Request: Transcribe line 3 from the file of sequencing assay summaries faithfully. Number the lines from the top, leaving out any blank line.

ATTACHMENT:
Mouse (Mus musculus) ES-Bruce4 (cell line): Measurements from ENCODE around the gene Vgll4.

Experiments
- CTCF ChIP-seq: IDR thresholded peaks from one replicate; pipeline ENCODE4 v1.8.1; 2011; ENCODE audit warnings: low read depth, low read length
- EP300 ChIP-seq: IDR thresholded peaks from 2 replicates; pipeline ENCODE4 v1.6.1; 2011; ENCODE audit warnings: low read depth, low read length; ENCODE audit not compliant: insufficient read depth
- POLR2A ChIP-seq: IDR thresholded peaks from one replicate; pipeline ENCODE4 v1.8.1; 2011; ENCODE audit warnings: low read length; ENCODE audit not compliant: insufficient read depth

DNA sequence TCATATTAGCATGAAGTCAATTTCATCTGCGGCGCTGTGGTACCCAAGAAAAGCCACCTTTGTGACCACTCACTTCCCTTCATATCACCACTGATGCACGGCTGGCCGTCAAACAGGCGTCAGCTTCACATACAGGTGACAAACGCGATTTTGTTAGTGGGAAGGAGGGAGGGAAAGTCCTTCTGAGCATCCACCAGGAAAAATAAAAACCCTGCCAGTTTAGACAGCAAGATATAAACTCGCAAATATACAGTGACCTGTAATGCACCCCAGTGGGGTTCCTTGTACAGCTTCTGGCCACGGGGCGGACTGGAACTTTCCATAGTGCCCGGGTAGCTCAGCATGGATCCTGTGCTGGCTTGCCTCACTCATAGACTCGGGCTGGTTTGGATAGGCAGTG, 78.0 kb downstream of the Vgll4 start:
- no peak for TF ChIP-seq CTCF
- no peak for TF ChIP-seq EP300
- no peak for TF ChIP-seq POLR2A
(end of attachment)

- CTCF ChIP-seq: IDR thresholded peaks from one replicate; pipeline ENCODE4 v1.8.1; 2011; ENCODE audit warnings: low read depth, low read length